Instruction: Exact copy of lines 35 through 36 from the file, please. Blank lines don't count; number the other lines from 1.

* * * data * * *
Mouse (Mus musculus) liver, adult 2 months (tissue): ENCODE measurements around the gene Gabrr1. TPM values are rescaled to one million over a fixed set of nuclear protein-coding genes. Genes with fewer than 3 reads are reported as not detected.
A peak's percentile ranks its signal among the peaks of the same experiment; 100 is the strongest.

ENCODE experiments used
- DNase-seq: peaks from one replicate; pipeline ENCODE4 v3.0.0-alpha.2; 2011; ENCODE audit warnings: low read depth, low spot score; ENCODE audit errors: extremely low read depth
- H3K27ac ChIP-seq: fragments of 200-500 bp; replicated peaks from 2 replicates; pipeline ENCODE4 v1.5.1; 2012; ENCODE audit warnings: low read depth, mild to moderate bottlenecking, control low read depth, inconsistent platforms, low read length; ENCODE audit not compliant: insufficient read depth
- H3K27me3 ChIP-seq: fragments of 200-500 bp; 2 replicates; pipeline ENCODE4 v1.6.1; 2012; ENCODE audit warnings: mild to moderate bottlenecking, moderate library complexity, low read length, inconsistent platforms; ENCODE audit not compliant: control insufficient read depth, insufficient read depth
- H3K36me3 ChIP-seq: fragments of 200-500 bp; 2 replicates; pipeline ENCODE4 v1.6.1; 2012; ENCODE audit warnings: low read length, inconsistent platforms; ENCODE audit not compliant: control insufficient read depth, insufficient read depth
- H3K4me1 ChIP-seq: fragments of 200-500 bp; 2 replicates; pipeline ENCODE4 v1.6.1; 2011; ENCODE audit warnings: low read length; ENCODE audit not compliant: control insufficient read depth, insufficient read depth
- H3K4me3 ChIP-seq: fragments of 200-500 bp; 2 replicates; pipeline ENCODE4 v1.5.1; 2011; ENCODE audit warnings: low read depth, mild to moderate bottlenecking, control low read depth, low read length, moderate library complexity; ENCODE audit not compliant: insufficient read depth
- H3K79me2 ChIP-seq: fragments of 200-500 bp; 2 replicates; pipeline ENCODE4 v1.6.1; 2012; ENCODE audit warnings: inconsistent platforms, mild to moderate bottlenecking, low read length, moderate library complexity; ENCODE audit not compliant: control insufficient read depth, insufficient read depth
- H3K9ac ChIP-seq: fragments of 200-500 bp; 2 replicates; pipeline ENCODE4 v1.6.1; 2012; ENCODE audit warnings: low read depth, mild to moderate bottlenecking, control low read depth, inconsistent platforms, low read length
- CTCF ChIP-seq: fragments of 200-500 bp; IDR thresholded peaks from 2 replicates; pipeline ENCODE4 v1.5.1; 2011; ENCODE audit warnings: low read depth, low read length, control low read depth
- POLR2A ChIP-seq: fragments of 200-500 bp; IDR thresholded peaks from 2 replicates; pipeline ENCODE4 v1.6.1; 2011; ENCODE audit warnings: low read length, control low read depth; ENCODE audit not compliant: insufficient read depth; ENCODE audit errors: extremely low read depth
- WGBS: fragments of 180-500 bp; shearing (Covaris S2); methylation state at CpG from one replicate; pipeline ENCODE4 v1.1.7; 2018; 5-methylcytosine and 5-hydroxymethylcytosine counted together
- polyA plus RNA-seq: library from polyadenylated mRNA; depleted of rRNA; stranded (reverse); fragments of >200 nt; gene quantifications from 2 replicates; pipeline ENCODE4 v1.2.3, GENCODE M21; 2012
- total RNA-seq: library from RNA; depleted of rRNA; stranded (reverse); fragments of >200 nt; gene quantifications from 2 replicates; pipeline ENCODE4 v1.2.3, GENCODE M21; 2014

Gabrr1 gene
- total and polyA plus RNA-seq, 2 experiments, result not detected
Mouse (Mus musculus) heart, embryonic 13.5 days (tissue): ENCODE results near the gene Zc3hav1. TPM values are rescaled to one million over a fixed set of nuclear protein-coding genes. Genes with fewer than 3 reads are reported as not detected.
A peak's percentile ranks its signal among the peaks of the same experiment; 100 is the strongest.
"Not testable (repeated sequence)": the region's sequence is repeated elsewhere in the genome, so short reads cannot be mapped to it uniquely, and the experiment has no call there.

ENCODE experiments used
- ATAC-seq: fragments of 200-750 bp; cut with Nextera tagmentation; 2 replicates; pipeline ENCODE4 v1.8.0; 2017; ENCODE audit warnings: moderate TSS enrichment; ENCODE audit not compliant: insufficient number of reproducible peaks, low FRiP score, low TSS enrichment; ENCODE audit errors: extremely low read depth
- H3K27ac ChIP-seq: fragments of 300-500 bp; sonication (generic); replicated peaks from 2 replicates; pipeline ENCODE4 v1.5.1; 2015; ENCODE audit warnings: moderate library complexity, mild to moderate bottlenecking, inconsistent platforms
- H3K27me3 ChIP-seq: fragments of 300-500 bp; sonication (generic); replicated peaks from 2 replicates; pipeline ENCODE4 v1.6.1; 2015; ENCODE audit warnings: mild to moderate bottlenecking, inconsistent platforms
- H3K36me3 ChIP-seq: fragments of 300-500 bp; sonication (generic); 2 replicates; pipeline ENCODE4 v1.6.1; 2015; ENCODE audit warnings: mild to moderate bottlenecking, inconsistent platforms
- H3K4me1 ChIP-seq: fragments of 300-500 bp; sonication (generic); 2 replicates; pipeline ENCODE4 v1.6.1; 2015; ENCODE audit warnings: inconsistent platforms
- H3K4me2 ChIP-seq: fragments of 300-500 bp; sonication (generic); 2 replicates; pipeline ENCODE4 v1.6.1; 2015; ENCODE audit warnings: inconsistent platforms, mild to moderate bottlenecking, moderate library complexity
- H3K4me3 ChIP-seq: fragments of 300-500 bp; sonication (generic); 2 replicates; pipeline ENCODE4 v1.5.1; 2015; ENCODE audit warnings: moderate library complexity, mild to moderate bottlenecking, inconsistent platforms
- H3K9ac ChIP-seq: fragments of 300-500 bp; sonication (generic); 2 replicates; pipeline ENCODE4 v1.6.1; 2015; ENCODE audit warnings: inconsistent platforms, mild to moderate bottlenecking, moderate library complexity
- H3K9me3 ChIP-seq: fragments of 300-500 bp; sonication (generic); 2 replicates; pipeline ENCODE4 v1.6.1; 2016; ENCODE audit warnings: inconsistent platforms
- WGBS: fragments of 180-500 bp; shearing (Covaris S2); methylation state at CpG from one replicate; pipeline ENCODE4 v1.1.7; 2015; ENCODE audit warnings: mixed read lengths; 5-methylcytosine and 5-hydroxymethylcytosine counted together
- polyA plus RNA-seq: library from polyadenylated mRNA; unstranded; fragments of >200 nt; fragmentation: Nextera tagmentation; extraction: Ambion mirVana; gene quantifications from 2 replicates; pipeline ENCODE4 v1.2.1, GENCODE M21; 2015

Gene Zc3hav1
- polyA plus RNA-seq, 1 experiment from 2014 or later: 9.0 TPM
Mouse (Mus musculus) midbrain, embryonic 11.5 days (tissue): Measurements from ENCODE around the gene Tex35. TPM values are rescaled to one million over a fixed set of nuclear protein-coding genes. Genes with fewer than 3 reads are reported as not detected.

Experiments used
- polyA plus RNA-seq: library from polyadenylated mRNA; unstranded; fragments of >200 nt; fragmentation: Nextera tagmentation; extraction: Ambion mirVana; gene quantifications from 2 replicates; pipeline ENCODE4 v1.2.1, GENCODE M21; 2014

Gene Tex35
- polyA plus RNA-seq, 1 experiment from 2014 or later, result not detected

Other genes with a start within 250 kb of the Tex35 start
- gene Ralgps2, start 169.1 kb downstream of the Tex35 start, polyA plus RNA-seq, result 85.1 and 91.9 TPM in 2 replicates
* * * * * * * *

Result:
- polyA plus RNA-seq, 1 experiment from 2014 or later: 9.0 TPM
Mouse (Mus musculus) midbrain, embryonic 11.5 days (tissue): Measurements from ENCODE around the gene Tex35. TPM values are rescaled to one million over a fixed set of nuclear protein-coding genes. Genes with fewer than 3 reads are reported as not detected.